Friday, October 06, 2017 - Updated: 10:00 am
QUESTION: When we were young, we were told that prayer is “the lifting up of our minds and hearts to God.” Is that still a good definition?
ANSWER: Generally, the Catholic Church distinguishes prayer as both public and private. Within “public” prayer, the pre-eminent form is the celebration of the Eucharist. That prayer is addressed to the Father by the entire church (Christ as divine head and we as members).
An additional form of prayer is the Liturgy of the Hours, which may be celebrated publicly as well as privately (that is, in common with others or alone). It is an ancient prayer form utilizing psalms, Scripture readings and prayers.
Other prayer generally falls into the category of private prayer, and that seems to be what the question above is addressing.
It seems that all Christian prayer may be described as “lifting up our minds and hearts to God.” But perhaps for some this definition seems too abstract. There are ways to expand and deepen it.
While we should never collapse the divine into the human, there is good reason to understand God through human experience. Christ became flesh to enable us to do that. In addition, we are made in the image and likeness of God and, therefore, by understanding ourselves better we come to better understand our God in whose image we were created.
What this implies then is that we can understand the nature of prayer by understanding the nature of human conversation. When meeting a true friend, we like to share with him or her the joys and troubles of our lives. We outline for them our difficulties as they patiently listen. While we believe they would do anything they could to help us, most frequently we find consolation in just telling our story. We leave these encounters with renewed strength and resolve, although little or nothing has changed.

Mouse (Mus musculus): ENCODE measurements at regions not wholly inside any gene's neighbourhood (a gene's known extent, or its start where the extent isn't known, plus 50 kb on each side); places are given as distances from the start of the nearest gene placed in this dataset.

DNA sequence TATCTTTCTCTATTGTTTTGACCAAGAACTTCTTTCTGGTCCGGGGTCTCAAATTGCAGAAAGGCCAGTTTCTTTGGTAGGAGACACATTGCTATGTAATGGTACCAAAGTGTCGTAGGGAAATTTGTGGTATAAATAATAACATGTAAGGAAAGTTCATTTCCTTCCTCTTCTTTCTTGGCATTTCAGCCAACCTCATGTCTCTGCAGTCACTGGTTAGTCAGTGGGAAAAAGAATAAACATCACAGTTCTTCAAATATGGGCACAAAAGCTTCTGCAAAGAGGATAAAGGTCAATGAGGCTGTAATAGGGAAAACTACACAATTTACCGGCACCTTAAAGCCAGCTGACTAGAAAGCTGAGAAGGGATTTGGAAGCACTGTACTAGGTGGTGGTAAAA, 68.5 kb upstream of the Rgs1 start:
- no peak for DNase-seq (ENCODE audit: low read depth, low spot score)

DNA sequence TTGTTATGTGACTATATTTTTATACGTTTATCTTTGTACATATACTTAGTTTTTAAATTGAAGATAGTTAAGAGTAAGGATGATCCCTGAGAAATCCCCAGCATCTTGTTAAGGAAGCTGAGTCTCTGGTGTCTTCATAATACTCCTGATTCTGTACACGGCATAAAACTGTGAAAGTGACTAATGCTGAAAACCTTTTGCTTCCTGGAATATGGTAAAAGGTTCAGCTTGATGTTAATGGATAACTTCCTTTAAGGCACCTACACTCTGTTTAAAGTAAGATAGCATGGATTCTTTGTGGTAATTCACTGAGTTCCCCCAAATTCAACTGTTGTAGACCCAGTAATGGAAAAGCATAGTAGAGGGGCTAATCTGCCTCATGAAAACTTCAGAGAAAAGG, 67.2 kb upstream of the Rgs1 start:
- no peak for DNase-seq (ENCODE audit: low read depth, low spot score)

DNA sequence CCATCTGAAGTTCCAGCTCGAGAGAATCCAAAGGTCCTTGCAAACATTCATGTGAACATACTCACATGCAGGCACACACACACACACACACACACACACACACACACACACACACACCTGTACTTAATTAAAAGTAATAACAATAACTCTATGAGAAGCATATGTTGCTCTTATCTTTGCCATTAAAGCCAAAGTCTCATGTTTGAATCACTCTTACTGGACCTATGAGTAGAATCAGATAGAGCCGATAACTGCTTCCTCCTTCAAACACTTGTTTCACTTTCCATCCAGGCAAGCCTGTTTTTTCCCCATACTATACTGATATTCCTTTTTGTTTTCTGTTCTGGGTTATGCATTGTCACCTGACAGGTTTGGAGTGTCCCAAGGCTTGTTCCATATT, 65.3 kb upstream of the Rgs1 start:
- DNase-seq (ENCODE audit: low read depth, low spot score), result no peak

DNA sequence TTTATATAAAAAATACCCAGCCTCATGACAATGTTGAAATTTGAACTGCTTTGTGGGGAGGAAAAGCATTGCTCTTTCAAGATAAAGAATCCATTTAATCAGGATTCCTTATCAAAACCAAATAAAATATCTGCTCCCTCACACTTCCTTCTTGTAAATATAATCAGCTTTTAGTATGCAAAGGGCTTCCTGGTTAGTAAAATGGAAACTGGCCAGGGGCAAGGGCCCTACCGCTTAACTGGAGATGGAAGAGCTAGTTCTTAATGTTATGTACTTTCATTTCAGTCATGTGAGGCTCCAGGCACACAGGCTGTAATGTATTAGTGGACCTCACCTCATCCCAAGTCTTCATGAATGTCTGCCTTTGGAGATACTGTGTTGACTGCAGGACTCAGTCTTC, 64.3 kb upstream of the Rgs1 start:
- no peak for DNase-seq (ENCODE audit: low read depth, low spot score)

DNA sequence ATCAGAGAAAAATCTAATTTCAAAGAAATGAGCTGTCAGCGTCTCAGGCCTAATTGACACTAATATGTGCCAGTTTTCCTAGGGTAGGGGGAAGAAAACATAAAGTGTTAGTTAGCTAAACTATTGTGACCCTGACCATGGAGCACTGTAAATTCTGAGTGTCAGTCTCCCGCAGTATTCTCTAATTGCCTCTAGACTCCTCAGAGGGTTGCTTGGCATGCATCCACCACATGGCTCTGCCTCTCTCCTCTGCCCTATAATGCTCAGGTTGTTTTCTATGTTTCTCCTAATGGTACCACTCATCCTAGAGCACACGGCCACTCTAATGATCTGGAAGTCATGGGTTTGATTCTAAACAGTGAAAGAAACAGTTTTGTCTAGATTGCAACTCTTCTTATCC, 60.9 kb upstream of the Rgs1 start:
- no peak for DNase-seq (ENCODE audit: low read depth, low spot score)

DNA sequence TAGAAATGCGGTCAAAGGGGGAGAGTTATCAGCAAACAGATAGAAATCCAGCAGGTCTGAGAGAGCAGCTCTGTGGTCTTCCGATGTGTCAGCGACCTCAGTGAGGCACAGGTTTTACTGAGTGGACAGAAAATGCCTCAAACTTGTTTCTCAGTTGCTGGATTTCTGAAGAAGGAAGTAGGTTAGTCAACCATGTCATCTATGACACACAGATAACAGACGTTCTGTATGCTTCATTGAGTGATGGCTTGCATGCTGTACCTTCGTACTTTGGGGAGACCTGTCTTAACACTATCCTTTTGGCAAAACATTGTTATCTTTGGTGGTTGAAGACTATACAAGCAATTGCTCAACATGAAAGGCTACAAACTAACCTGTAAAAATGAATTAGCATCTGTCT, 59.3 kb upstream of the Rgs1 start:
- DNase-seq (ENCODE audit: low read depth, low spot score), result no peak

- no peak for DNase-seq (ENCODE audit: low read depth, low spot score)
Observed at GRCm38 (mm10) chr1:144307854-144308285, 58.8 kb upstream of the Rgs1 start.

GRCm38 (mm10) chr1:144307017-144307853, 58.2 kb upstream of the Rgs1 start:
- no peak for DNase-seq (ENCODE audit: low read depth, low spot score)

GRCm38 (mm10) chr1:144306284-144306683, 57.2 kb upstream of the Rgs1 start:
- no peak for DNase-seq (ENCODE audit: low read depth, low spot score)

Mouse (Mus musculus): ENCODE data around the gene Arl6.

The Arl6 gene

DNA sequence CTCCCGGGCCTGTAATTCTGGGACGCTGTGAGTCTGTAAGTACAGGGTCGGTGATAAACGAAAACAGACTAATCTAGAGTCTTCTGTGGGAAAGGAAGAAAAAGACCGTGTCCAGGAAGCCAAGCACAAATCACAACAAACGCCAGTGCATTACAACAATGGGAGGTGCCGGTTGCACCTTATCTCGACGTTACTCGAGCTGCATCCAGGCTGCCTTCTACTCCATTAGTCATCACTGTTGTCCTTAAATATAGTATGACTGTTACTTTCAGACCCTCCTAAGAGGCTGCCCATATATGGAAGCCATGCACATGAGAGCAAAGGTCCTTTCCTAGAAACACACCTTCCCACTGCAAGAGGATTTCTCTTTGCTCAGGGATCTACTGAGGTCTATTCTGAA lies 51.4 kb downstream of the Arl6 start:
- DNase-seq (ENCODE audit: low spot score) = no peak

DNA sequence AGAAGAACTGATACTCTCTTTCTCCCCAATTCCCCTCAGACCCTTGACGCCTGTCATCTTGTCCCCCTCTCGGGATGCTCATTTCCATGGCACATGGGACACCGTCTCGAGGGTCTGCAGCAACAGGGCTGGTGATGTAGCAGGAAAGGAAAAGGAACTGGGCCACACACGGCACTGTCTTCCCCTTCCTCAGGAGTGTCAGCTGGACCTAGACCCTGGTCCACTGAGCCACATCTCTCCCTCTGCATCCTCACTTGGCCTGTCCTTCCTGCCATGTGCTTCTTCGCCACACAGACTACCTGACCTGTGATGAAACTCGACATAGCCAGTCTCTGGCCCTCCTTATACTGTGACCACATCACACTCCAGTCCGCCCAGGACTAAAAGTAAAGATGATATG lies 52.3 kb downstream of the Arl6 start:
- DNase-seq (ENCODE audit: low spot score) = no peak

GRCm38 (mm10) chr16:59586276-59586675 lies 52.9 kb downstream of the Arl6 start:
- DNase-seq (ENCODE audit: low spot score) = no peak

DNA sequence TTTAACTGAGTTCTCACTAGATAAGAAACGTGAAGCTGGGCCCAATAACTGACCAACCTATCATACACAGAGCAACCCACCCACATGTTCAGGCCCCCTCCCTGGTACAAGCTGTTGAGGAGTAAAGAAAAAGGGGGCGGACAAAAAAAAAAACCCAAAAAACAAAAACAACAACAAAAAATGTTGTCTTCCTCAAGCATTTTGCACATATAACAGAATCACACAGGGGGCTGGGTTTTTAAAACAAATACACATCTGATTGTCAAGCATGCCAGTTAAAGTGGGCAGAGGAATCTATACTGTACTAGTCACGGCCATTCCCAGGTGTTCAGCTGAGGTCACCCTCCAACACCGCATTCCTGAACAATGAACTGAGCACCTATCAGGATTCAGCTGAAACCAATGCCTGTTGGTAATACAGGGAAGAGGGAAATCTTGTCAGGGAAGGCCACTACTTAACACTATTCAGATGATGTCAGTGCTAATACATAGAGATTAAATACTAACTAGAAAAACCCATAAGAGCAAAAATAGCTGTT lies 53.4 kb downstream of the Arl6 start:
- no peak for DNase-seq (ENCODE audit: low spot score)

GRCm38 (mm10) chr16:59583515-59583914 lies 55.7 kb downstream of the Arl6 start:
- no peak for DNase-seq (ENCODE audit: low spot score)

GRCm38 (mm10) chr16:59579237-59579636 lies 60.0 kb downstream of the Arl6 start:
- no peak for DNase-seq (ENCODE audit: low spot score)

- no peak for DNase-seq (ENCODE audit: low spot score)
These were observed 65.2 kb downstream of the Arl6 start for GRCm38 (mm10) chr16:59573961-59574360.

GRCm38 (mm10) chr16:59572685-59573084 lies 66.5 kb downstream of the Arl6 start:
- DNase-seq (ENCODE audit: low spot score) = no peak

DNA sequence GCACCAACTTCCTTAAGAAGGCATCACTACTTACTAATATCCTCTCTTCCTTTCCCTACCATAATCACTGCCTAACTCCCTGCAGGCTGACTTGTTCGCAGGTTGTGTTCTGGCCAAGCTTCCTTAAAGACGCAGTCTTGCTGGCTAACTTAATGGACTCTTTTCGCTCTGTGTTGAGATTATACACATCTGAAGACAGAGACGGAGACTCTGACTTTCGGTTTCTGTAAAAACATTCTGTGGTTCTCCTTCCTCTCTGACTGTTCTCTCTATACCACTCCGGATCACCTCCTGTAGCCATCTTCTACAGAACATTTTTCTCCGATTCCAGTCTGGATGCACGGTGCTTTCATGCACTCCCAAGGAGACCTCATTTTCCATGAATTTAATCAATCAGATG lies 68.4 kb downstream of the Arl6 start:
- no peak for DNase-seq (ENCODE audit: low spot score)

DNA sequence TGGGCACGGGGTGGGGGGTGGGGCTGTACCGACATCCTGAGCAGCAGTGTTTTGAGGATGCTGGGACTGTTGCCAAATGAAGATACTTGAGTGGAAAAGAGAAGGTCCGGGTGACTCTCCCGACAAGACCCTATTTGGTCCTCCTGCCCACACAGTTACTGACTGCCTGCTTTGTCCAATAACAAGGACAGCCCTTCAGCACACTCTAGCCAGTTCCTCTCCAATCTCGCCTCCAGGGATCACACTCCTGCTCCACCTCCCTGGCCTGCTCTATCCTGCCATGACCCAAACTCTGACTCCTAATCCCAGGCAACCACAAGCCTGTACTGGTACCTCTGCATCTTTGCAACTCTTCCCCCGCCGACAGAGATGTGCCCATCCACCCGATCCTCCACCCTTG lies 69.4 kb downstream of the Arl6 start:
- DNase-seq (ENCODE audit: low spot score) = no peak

There are also times we spend with good friends when we just want to tell them how important they are to us. We want them to know how very much we appreciate their friendship. We give them praise for what they have done for us and tell them that we are grateful.
Finally, there are occasions when we want to share with a friend the difficulties encountered by another friend. We want to share their pain and explore ways in which we might offer assistance.
It seems that these human experiences can help us to understand several aspects of our personal prayer to God, that is, prayer of praise, prayer of thanksgiving and intercessory prayer. Our “lifting up of our minds and hearts” is really a conversation with a divine “friend.” That conversation entails telling God about our joys and sorrows, praising God for what has been given and sharing the needs of those whom we love.
Within our Catholic perspective, there is also the element of prayer that seeks the assistance of the Holy Spirit in our prayer. Not only near Pentecost, but throughout the year (and throughout our lives), we might also pray: “Come, Holy Spirit, fill the hearts of your faithful and enkindle in us the fire of your love.”
Father Bober is pastor of St. Kilian Parish in Adams and Cranberry townships.